Tag Archive: whitewater

My multipurpose Wavewalk S4

By Terry Pritchard

Western North Carolina

I’m a retired guide, and I live in the mountains of western North Carolina.

I bought my S4 early this year, but so far I had only one chance to take it out on the river because this year has been been very unusual, since it kept raining until July, and the rivers have been high. The S4 was very stable in fast moving water, and easy to maneuver.

I outfitted our S4 with a 1987 6hp Johnson outboard, and it works perfectly.

My wife and I took our S4 to Florida, and we enjoyed it very much. She likes it, and she even likes driving it.
I drive my S4 with a tiller extension, and I can drive it standing with no problems. I drove it in saltwater at a top speed of 15 mph, and at 13.4 mph in a sustained mode. I noticed that it was going faster in saltwater and at sea level than in freshwater in the mountains. I attribute this to the combination of more oxygen and more buoyancy. Note that the place where I live is at a 2,700 ft elevation.

I take a lot of gear on my fishing trips, and the first time I went fishing with my S4 was confusing for me, since I didn’t know how to store my gear in its hulls. But after I gave it some thought and arranged things properly, the boat turned out to be perfect. I added a storage hatch inside the saddle, works great. I also stiffened the gunnels with wooden ribs so that I could use the sides of the boat to store my fishing gear, and I laid foam on the bottom of the hulls.

I’m planning to add rowing oars to it.

Here are some pictures that show how I rigged it.


Wavewalk S4 motorized kayak skiff

Wavewalk S4 motorized kayak skiff


I need the gunnels ridged because I will be attaching oarlocks soon


I really thought my career was over before I got a W kayak, by Robbie Cairl

The W is as comfortable as any seat in my house. My back feels so good while I am kayaking now, I really thought my career was over before I got a W. I absolutely love it. I mean that so sincerely, but to say I have been out a dozen times usually for over 3 hours and a couple of times for 7 hours says it better. Yesterday was a drift on the Deerfield River with a couple of friends and just to be a wiseacre I stood up through several sets of class 1 rapids with no instability. In fact being higher up I could scout the rapids better. Not that I recommend such foolishness.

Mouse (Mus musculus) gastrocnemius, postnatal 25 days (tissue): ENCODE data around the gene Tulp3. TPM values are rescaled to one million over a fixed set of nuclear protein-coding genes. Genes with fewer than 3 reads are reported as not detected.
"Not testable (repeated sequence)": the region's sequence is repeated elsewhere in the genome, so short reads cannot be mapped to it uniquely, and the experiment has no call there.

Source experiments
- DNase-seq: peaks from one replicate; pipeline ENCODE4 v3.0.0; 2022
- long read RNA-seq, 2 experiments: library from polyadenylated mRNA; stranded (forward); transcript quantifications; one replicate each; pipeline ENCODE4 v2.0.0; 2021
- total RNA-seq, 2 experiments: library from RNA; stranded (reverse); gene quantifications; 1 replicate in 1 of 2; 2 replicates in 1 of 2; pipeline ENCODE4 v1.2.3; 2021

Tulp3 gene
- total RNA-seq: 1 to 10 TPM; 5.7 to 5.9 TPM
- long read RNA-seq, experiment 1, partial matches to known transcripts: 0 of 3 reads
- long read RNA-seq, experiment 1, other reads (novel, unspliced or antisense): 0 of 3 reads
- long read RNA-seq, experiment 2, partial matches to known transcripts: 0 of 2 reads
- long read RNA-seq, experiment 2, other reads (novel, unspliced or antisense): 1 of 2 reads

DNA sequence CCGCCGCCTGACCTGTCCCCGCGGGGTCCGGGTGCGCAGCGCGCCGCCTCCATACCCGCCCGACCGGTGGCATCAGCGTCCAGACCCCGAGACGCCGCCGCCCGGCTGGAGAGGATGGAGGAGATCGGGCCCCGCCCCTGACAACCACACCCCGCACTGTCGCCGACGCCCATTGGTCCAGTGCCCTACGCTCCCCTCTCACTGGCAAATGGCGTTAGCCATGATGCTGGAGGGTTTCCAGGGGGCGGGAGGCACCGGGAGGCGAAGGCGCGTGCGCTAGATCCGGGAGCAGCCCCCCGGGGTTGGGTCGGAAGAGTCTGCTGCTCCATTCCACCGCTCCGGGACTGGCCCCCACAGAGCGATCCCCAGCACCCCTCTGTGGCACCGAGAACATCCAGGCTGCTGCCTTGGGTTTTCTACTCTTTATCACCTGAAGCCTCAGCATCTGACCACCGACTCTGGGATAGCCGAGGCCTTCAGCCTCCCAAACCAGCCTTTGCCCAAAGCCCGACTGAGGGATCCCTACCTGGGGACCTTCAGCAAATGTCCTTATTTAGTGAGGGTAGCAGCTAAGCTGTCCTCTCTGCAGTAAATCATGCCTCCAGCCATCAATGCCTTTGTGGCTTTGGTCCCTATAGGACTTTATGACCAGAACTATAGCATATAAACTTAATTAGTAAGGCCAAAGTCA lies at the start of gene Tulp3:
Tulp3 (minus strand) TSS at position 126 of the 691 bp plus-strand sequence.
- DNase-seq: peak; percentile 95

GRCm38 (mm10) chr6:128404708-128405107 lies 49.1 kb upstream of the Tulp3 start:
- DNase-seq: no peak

I have been meaning to check in but I wanted a snap shot worthy of my appreciation, it’s just that we are all more interested in fishing and paddling than photographing. I must recruit a friend to take a couple of shots next time I go out.
Getting the yak on and off the car gets easier every time and lashing the hulls to the roof rack instead of going all the way over the yak is easy and stable. I went up to Vermont on 91 twice, cruising at 65 with no movement or annoying strap hum.
I love changing positions, standing while paddling and especially fishing from a standing position, again increasing visibility. I understand why you asked that I use it for half an hour before showing it off to friends. A very steep learning curve, I was so comfortable in half an hour and now after what I estimate to be over 50 hours I am a hopeless show off.
I love the looks I get while driving or on the water. Everyone has to ask about it. The park ranger at Wilgus State Park in VT is an avid kayak fisherman and proudly showed me his very expensive kayak/canoe hybrid. He looked mine over and was very curious. As luck would have it we met on the water later that day and he got to see the W in action. The next day he excitedly told me he looked on line and how impressed he was and how ergonomically well designed and on and on. I was very kind and feigned interest. But on the inside I was like, I know friend I know. I bought one!
Oh, problems? I had to transport 90% of the camping equipment when a friend and I went camping on Grout Pond in Vermont last weekend. We only were a half mile from the launch but made it in one trip. With 2 conventional yaks it would have been several trips at best. That would have been a great photo, sorry, all the coolers and tents piled up and you couldn’t even see all the supplies in the hull. But seriously, I am only more excited and pleased than my wildest dreams every time I go out.